ECB Association of Cricket Officials represents Scorers and Umpires for and on behalf of the national governing body, the England and Wales Cricket Board (ECB).
ECB ACO is the membership organisation responsible for the recruitment, training and development of all cricket officials.
We have a separate board that works with the executive to run the association. We work at national, regional and local county level to have a direct link with you as an individual member. Whatever the level of cricket you aspire to officiate at, the association will involve and represent you - it is up to you which courses you take and how fast or slow you choose to progress.
We cater for all ages and abilities, with the youngest members between the ages of 14 and 25 able to join our young officials squads, where they get opportunities to officiate at different tournaments and matches all around the country.
For more information or assistance contact:
Tel: 0121 446 2710
The Association of Cricket Umpires and Scorers (commonly known as the ACU&S) was set up in 1953 by the umpire Tom Smith as the Association of Cricket Umpires (the scorers were included in the title several years later).
It had a membership exceeding 8,000 in countries all over the world before it was merged with the ECB Officials Association in 2007 to form the ECB Association of Cricket Officials.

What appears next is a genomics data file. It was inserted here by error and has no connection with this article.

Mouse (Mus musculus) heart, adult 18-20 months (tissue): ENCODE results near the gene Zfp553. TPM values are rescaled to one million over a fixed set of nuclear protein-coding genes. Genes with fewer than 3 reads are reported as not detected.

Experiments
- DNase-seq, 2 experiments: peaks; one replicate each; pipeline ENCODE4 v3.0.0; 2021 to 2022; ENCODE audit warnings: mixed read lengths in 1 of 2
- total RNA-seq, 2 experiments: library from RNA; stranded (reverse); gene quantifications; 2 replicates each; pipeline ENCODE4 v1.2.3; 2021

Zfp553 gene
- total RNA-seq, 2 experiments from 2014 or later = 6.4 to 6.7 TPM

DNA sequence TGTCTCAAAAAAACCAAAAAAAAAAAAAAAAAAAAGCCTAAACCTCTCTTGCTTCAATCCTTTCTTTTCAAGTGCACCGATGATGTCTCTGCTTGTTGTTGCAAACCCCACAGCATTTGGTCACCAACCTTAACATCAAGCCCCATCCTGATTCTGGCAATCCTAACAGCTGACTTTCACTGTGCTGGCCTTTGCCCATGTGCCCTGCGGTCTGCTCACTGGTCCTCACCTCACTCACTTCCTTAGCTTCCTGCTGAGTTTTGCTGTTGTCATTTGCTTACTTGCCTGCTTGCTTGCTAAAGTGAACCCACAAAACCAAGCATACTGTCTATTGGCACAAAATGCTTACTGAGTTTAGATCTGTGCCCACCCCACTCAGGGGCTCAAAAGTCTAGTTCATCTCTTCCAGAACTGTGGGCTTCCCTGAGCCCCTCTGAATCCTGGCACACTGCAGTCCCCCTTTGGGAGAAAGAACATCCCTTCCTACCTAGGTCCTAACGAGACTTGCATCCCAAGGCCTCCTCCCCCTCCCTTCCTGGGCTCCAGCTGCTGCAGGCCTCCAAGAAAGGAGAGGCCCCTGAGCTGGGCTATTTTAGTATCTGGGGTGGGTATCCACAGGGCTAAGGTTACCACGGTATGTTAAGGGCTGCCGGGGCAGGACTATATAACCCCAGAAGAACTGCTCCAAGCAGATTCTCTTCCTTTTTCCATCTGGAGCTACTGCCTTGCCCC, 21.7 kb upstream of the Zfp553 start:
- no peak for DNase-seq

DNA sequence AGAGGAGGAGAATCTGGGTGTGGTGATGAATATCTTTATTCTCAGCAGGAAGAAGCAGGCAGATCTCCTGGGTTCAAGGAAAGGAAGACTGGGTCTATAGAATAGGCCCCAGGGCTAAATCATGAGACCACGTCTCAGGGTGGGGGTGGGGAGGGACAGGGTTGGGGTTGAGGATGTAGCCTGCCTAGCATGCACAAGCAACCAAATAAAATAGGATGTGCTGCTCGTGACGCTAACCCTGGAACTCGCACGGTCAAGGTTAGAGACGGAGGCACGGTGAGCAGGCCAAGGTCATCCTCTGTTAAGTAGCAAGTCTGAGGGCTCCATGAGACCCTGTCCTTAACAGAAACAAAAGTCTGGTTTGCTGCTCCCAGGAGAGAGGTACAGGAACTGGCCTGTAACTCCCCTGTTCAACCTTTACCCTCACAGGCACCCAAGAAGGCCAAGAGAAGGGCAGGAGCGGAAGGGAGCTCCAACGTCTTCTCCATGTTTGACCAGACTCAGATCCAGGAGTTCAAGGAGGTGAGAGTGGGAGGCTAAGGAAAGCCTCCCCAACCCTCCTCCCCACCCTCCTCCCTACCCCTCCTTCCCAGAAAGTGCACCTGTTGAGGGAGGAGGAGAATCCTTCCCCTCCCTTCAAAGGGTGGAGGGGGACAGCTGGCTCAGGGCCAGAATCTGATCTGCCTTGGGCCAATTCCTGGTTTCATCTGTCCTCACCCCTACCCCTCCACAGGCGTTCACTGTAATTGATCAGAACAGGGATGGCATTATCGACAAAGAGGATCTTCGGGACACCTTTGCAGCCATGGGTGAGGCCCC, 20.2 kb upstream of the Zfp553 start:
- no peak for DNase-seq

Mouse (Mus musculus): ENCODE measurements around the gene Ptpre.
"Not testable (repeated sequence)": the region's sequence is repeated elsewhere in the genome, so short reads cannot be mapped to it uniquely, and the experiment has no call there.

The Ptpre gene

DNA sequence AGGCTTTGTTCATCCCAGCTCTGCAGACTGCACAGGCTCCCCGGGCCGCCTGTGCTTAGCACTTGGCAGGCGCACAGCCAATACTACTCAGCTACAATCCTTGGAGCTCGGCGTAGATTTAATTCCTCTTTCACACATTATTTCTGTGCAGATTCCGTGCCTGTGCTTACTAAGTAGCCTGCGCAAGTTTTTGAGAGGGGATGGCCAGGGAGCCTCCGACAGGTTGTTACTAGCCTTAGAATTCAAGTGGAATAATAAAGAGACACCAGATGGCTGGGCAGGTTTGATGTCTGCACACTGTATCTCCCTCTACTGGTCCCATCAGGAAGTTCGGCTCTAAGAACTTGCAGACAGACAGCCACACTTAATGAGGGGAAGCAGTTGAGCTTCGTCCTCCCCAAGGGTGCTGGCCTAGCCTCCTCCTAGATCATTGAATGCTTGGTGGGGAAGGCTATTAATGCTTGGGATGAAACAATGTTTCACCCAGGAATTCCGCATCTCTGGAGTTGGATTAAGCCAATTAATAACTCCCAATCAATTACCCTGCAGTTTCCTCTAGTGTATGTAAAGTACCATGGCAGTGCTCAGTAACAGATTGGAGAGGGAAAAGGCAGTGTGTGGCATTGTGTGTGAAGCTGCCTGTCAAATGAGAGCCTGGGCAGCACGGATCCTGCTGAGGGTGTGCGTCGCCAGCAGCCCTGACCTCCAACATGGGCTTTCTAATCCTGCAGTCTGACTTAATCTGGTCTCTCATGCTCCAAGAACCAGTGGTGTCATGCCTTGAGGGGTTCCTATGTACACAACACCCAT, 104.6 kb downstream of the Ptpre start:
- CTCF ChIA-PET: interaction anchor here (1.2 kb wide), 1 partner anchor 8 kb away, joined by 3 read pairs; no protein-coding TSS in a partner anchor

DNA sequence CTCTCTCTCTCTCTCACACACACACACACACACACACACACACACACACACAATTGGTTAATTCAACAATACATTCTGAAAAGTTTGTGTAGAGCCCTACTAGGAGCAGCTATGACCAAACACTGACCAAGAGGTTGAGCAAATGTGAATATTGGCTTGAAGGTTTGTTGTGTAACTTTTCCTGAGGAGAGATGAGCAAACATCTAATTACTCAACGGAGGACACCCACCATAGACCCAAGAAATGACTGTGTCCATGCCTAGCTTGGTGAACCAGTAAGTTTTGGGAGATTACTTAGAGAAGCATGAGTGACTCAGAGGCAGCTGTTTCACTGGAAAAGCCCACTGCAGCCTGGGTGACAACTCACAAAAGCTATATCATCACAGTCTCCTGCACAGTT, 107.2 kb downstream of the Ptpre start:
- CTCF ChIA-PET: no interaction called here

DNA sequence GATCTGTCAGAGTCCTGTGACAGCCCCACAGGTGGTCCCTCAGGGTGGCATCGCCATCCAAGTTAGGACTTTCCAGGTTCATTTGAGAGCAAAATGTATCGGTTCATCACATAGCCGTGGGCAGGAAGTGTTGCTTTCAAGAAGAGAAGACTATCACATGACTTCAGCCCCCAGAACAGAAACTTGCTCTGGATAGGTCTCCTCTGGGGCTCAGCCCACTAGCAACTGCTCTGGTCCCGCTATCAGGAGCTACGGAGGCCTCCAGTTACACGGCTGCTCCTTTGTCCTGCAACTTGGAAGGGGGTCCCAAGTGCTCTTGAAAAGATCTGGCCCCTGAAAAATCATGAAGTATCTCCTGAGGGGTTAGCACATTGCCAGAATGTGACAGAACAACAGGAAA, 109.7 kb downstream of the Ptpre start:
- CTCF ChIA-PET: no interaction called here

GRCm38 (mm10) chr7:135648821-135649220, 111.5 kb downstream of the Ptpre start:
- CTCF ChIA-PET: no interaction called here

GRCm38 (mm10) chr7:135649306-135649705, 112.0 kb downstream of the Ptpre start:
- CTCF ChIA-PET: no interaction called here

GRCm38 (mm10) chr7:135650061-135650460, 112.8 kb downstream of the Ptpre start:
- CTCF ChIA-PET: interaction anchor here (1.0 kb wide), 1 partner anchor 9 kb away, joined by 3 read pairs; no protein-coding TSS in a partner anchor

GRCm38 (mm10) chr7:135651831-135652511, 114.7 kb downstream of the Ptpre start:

It provided training in the Laws of Cricket to cricket officials in the form of three graded qualifications called GL6, GL5 and GL4. Organisation of the association was by a system of regions and branches within regions. All regions were represented on the central governing body known as general council.
Funding came from membership fees, sponsorship, advertising in its quarterly newsletter ‘How's That’ and the profits from the sale of umpire and scorer accessories, such as ties, shirts and trousers. The first chairman was Tom Smith and the first president was Douglas Jardine.
In December 2007 the membership of the ACU&S voted (67% for, 33% against on a low turnout) to merge with the England and Wales Cricket Board Officials Association [ECBOA].
This new organisation eventually became the ECB Association of Cricket Officials. Supporters of the merger argued that integration with the ECB would raise the profile of umpiring and scoring, provide much needed funds and improve training.
The textbook "Cricket Umpiring and Scoring" was first published in 1957 under the authorship of Colonel R S Rait-Kerr.
Later editions were edited by Tom Smith, MBE. Later revisions were undertaken by Sheila Hill MBE and Robbie Robins in 1992, when the name was changed to "Tom Smith's Cricket Umpiring and Scoring" at the suggestion of Colin Pearson as a permanent honour to the founder. The changes to the Laws in 2000 required a substantial re-write and this was undertaken by Colin Edwards, Graeme Lowrie (NZ) and Graham Cooper. The new edition was published by Weidenfeld & Nicholson in 2004.
On the formation of ECB ACO, the responsibility for "Tom Smith's Cricket Umpiring and Scoring" was passed to MCC as guardian of the Laws and a revised version was published by MCC in 2011. Also passed to MCC were a number of artefacts belonging to the Association including a silver salver engraved with the signatures of the 1932/33 MCC tourists to Australia (the 'Bodyline' tour) which had been presented to the association by Douglas Jardine.
ECB ACO currently stands as the largest group of cricket officials in the world with a near 9,000 strong membership.